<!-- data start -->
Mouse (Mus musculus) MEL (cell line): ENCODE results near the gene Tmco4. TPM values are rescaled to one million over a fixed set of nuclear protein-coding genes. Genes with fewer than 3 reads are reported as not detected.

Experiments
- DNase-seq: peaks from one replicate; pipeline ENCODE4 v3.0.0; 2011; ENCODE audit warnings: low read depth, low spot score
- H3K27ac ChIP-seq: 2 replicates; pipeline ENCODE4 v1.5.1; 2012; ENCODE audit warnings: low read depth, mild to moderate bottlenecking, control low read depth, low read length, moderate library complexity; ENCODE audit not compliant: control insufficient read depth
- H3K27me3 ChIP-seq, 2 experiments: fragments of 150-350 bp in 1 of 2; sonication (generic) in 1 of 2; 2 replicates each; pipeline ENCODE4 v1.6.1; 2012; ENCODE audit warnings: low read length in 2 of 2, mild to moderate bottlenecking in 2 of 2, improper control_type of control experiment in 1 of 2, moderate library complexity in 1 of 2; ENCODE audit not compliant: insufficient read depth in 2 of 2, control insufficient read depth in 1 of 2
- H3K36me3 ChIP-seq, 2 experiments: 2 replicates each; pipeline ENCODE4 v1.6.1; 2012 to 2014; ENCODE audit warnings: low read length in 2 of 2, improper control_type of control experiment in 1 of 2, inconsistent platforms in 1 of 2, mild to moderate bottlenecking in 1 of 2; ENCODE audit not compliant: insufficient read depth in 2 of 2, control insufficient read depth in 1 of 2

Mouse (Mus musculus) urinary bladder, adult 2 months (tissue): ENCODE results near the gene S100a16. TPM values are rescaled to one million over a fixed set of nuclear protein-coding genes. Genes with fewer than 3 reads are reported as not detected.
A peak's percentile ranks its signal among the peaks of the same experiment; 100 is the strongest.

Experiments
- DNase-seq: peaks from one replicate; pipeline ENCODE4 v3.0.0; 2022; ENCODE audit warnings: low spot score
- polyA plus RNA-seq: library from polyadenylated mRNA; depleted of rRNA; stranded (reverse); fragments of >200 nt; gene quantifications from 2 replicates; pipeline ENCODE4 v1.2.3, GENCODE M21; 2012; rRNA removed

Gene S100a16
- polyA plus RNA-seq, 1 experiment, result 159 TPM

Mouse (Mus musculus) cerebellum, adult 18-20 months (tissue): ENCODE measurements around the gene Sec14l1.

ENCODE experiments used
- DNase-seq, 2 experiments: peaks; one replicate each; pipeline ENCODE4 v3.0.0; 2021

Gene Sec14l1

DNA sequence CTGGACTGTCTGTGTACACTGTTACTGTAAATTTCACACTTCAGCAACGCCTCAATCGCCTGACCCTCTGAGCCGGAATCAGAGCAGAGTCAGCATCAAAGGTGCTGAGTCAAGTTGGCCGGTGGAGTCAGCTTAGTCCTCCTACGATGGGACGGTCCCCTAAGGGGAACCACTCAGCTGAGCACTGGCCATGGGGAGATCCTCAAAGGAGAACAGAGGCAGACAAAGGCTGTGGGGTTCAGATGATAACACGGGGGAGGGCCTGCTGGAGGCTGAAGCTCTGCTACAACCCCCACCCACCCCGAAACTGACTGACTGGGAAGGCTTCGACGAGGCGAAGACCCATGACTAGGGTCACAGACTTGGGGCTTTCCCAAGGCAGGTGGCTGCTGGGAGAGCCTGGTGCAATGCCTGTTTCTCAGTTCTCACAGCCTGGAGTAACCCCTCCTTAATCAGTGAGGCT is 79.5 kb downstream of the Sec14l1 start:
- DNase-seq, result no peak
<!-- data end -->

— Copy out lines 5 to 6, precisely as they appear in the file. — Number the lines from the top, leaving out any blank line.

- H3K27me3 ChIP-seq, 2 experiments: fragments of 150-350 bp in 1 of 2; sonication (generic) in 1 of 2; 2 replicates each; pipeline ENCODE4 v1.6.1; 2012; ENCODE audit warnings: low read length in 2 of 2, mild to moderate bottlenecking in 2 of 2, improper control_type of control experiment in 1 of 2, moderate library complexity in 1 of 2; ENCODE audit not compliant: insufficient read depth in 2 of 2, control insufficient read depth in 1 of 2
- H3K36me3 ChIP-seq, 2 experiments: 2 replicates each; pipeline ENCODE4 v1.6.1; 2012 to 2014; ENCODE audit warnings: low read length in 2 of 2, improper control_type of control experiment in 1 of 2, inconsistent platforms in 1 of 2, mild to moderate bottlenecking in 1 of 2; ENCODE audit not compliant: insufficient read depth in 2 of 2, control insufficient read depth in 1 of 2